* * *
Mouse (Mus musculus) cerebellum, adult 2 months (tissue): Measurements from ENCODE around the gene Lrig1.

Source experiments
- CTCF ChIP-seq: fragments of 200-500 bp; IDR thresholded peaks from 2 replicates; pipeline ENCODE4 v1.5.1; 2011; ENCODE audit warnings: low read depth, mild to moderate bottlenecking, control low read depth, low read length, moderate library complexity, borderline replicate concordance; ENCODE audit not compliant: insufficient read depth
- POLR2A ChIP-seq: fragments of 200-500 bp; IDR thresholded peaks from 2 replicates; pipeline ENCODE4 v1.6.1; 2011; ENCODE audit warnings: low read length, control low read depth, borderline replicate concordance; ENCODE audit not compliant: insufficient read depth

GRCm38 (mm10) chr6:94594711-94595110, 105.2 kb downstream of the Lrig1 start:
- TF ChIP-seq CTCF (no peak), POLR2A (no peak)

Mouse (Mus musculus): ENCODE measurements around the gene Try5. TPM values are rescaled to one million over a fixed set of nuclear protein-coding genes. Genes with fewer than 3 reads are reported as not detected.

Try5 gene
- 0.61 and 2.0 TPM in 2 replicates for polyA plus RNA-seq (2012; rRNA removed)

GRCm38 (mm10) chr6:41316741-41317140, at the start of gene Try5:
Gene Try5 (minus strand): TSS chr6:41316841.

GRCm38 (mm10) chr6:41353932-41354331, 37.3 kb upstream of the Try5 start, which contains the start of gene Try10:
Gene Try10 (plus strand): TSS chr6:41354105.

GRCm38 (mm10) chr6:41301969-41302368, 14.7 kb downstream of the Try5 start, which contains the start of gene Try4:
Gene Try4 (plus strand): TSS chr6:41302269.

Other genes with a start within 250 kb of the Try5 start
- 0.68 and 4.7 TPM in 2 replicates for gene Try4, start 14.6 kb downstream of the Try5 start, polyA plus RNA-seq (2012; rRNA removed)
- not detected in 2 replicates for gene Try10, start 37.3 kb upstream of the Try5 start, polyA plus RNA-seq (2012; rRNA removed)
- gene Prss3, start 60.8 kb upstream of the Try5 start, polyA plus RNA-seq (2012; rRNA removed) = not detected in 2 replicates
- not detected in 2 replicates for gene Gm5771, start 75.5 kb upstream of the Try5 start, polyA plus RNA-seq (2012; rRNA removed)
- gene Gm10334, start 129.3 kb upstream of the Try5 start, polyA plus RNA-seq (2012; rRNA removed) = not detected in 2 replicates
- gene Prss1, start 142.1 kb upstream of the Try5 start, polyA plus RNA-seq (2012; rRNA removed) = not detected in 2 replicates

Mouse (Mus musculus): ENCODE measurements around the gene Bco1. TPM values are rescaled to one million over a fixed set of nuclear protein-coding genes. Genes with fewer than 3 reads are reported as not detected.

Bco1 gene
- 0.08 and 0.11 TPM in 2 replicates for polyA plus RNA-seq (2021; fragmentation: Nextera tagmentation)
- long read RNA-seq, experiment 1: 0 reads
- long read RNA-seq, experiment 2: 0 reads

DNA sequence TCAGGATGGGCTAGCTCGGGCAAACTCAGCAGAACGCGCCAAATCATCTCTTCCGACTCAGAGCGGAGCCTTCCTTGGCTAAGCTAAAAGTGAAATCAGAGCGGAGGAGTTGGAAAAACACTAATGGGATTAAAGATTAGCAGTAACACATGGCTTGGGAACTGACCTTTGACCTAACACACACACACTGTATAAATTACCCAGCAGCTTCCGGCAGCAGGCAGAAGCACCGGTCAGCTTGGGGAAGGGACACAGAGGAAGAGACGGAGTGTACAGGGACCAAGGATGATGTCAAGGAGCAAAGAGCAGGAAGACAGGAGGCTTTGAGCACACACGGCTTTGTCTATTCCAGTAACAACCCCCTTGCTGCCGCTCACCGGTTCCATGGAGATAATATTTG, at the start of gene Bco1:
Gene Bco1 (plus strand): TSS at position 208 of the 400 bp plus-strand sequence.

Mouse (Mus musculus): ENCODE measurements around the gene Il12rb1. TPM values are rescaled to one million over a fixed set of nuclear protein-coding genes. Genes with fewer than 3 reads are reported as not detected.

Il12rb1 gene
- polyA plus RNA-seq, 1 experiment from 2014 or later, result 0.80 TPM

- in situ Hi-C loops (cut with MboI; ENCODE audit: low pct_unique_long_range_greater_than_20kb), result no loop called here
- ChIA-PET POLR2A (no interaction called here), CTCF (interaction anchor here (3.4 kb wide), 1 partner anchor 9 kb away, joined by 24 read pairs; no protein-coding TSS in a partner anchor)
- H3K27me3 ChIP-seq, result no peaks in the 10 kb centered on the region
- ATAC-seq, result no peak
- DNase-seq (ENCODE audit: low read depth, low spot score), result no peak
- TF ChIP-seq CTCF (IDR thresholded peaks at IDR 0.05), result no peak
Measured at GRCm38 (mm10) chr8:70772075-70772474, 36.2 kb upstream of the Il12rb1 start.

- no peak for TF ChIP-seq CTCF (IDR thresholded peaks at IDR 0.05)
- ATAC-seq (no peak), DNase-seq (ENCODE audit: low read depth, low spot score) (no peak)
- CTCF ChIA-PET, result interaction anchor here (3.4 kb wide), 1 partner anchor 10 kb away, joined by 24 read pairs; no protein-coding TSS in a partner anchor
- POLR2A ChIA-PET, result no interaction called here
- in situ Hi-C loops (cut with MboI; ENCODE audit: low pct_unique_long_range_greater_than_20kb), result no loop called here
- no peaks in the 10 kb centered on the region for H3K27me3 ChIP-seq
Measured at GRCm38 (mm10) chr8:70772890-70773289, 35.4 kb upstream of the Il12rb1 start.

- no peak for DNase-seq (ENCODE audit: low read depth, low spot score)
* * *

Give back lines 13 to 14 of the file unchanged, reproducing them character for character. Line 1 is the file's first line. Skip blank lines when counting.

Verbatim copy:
Gene Try10 (plus strand): TSS chr6:41354105.

GRCm38 (mm10) chr6:41301969-41302368, 14.7 kb downstream of the Try5 start, which contains the start of gene Try4: